Editor’s Note: This post was written as a preview of an upcoming Supreme Court of Canada decision for the Fantasy Courts website and newsletter.
This Week at the SCC
On Friday, October 9, 2020, the Supreme Court of Canada is releasing its employment law decision in David Matthews v. Ocean Nutrition Canada Limited. At issue is the remedy an employee has against an employer for breach of the organizing principle of good faith and duty of honesty in contractual performance.
The appellant, Matthews, worked for the respondent, Ocean Nutrition Canada, for 14 years. He resigned and sued Ocean Nutrition for wrongful dismissal, seeking damages for breach of his employment contract and the loss of a Long Term Incentive Plan (“LTIP”). The LTIP provided that he’d receive a portion of the proceeds of the sale of the company if it occurs during his employment. The LTIP further provided that if Matthews was not employed by the company at the time of the sale, he would not be entitled to share in the proceeds, regardless of whether it was by resignation or wrongful dismissal. Just over a year after he resigned, Ocean Nutrition was sold to Royal DSM N.V. At the time of sale, Matthews’ portion of the proceeds of the sale would have been valued at approximately at $1.1M.
The trial judge found that Matthews had been constructively dismissed, found the appropriate notice period to be 15 months, and awarded him damages of $1.085 million. Most of the damages were related to the LTIP, which the trial judge found would have crystalized if Matthews had remained employed throughout the notice period. A majority of the Court of Appeal upheld the finding of constructive dismissal with a reasonable notice period of 15 months, but held that the trial judge erred in awarding damages pursuant to the LTIP. The majority found that the LTIP, by its plain wording, precluded any such payment. The majority of the Court of Appeal set aside the award of $1.1 million. Justice Scanlan, in dissent, would have dismissed the appeal and would have maintained the award for the LTIP.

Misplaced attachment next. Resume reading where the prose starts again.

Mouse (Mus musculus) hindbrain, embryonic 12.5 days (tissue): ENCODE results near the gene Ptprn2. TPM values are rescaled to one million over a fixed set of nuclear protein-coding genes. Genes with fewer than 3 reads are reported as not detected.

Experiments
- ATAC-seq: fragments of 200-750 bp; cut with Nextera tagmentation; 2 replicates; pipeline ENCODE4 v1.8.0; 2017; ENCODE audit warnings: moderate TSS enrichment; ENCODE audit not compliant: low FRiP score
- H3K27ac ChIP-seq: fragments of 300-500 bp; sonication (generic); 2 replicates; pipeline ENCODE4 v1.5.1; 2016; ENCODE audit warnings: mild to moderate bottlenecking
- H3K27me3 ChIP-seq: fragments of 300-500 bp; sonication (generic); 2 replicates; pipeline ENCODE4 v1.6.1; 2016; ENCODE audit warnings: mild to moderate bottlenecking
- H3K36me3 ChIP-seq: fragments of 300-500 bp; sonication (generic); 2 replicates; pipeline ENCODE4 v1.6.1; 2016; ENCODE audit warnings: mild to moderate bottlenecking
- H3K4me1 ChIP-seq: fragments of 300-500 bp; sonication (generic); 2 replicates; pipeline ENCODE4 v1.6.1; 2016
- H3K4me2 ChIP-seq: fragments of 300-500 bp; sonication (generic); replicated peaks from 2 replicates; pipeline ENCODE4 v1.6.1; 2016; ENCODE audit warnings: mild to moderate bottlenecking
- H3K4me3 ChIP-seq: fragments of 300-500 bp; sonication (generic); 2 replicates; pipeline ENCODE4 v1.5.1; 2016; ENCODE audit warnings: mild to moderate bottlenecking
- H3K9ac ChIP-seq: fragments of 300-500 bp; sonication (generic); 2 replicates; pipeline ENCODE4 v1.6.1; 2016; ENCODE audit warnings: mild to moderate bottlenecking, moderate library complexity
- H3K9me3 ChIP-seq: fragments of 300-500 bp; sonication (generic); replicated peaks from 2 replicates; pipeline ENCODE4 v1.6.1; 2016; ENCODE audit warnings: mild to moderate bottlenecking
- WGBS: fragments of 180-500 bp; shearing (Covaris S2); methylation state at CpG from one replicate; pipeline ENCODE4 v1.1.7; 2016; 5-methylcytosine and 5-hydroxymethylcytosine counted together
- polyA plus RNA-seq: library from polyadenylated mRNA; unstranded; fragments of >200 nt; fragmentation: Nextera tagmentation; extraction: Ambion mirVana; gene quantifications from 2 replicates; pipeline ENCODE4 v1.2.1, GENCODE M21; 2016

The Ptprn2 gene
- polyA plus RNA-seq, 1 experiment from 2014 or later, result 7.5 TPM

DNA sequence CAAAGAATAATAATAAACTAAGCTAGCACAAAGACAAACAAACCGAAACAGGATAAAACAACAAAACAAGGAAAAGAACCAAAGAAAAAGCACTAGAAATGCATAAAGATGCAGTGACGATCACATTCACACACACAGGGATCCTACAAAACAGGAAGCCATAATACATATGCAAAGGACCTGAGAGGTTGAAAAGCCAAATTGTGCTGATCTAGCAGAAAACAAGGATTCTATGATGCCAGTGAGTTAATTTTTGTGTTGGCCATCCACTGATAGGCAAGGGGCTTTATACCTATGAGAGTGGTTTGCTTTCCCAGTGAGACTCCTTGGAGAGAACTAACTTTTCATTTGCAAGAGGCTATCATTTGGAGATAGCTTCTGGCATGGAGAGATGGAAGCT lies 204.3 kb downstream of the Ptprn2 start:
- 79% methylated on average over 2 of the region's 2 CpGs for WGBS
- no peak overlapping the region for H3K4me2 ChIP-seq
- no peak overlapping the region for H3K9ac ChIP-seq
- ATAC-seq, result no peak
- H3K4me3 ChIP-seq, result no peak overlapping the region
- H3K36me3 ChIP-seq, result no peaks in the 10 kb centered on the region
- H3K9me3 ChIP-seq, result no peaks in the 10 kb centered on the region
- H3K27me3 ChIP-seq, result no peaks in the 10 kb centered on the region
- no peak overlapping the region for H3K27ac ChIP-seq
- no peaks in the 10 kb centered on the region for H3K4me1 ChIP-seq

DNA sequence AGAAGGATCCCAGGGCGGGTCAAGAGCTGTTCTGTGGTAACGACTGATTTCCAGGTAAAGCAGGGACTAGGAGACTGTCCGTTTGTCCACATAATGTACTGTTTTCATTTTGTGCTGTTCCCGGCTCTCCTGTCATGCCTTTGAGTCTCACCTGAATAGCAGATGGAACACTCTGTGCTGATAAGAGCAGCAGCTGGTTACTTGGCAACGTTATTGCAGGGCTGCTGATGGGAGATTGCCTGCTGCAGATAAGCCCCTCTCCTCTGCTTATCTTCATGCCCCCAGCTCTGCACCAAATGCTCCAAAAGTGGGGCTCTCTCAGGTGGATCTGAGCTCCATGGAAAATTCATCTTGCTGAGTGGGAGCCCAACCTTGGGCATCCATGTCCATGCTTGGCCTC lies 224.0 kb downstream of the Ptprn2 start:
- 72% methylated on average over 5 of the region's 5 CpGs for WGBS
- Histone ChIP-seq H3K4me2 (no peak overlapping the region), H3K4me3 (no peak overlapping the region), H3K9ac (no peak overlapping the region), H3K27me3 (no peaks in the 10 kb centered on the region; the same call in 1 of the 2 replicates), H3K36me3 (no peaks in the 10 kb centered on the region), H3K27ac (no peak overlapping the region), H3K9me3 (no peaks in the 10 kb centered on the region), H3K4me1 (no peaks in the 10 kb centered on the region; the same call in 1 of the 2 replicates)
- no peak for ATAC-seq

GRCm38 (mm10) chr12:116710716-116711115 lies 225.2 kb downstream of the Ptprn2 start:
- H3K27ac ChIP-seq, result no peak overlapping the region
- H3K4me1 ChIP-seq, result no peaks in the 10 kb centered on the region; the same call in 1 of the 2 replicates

At the SCC, Matthews argued that he was driven out of the company by bad faith behaviour, so the employer shouldn’t be able to rely on the LTIP provisions that prevent him from receiving anything from the sale of the company once he’s no longer an employee. The Court of Appeal failed to consider Bhasin v Hrynew and its application to vulnerable employees. He also argued that he was suing for damages, not the LTIP itself, such that the exclusionary clauses are irrelevant. He criticized the majority’s decision on the basis that there are no consequences for the employer’s breach of its duty to perform the contract in good faith and honestly.
The respondent employer argued that the existing case law adequately addresses the circumstances of the present case and therefore the organizing principle of good faith doesn’t need to be developed further for the employment context. It focused on the fact that the LTIP specifically provided for the situation where the employee “resigns or is terminated, with or without cause”. In other words, the plain and unambiguous language of the LTIP should apply without resort to an implied duty of honesty and good faith.
Interesting to have this decision come on the heels of last week’s decision in Chandos, which considered freedom of contract in the insolvency law context. In Chandos, the majority sided with bankruptcy and insolvency law over freedom of contract. In this case, I’m leaning towards appeal allowed with the majority again recognizing another limit on freedom of contract.
Last Week at the SCC
On October 2, 2020, the SCC released its bankruptcy and insolvency law decision in Chandos Construction Ltd. v. Deloitte Restructuring Inc., 2020 SCC 25. In an 8:1 decision, the Court dismissed the appeal. At issue was whether the anti‑deprivation rule applied in Canada and if so whether it applied in the present case.
The anti‑deprivation rule renders void any provision in an agreement that provides that upon insolvency or bankruptcy, value is removed from the reach of creditors which would otherwise have been available to them. In other words, it prevents contracts from frustrating the scheme of the Bankruptcy and Insolvency Act. The Court confirmed that the anti‑deprivation rule exists in Canadian common law and has not been eliminated by any court decision or by Parliament.
The anti‑deprivation rule has a two-part test: (1) the relevant clause is triggered by an event of insolvency or bankruptcy, and (2) the effect of the clause is to remove value from the insolvent’s estate. The focus is to be on the effects of the contractual provision, not the intention of the parties.
The provision in the present case said that in the event Capital Steel commits any act of bankruptcy, Capital Steel shall forfeit 10% of the subcontract price. Applying the test, the majority found the impugned provision was a “direct and blatant violation” of the anti-deprivation rule and was therefore void.
Justice Côté, in dissent, agreed with the majority that the anti‑deprivation rule applies in Canada. However, she found that the rule should not apply to transactions or contractual provisions which serve a bona fide commercial purpose.
About 75% of players correctly predicted this result. So far, we have 7 people with perfect 3-0 records. Good luck this week!